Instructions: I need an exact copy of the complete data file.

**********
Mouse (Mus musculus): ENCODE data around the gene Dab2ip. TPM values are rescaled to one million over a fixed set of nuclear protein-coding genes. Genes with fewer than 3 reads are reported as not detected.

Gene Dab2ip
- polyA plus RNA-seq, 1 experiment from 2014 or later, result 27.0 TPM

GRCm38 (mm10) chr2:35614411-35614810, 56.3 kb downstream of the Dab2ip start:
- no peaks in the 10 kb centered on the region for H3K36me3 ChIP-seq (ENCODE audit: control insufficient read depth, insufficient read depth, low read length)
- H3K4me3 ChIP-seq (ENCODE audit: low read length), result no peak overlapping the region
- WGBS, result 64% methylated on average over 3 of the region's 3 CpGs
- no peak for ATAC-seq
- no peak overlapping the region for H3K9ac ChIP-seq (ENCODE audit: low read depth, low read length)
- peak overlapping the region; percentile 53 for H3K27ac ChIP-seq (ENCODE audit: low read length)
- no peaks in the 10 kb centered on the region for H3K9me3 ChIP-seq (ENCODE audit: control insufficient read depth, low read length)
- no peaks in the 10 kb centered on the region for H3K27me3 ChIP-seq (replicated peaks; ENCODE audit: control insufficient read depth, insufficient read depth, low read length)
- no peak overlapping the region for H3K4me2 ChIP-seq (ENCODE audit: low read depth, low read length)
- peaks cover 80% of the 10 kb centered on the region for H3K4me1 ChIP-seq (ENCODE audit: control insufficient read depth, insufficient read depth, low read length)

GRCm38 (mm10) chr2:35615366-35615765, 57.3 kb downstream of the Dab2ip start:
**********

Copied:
Mouse (Mus musculus): ENCODE data around the gene Dab2ip. TPM values are rescaled to one million over a fixed set of nuclear protein-coding genes. Genes with fewer than 3 reads are reported as not detected.

Gene Dab2ip
- polyA plus RNA-seq, 1 experiment from 2014 or later, result 27.0 TPM

GRCm38 (mm10) chr2:35614411-35614810, 56.3 kb downstream of the Dab2ip start:
- no peaks in the 10 kb centered on the region for H3K36me3 ChIP-seq (ENCODE audit: control insufficient read depth, insufficient read depth, low read length)
- H3K4me3 ChIP-seq (ENCODE audit: low read length), result no peak overlapping the region
- WGBS, result 64% methylated on average over 3 of the region's 3 CpGs
- no peak for ATAC-seq
- no peak overlapping the region for H3K9ac ChIP-seq (ENCODE audit: low read depth, low read length)
- peak overlapping the region; percentile 53 for H3K27ac ChIP-seq (ENCODE audit: low read length)
- no peaks in the 10 kb centered on the region for H3K9me3 ChIP-seq (ENCODE audit: control insufficient read depth, low read length)
- no peaks in the 10 kb centered on the region for H3K27me3 ChIP-seq (replicated peaks; ENCODE audit: control insufficient read depth, insufficient read depth, low read length)
- no peak overlapping the region for H3K4me2 ChIP-seq (ENCODE audit: low read depth, low read length)
- peaks cover 80% of the 10 kb centered on the region for H3K4me1 ChIP-seq (ENCODE audit: control insufficient read depth, insufficient read depth, low read length)

GRCm38 (mm10) chr2:35615366-35615765, 57.3 kb downstream of the Dab2ip start: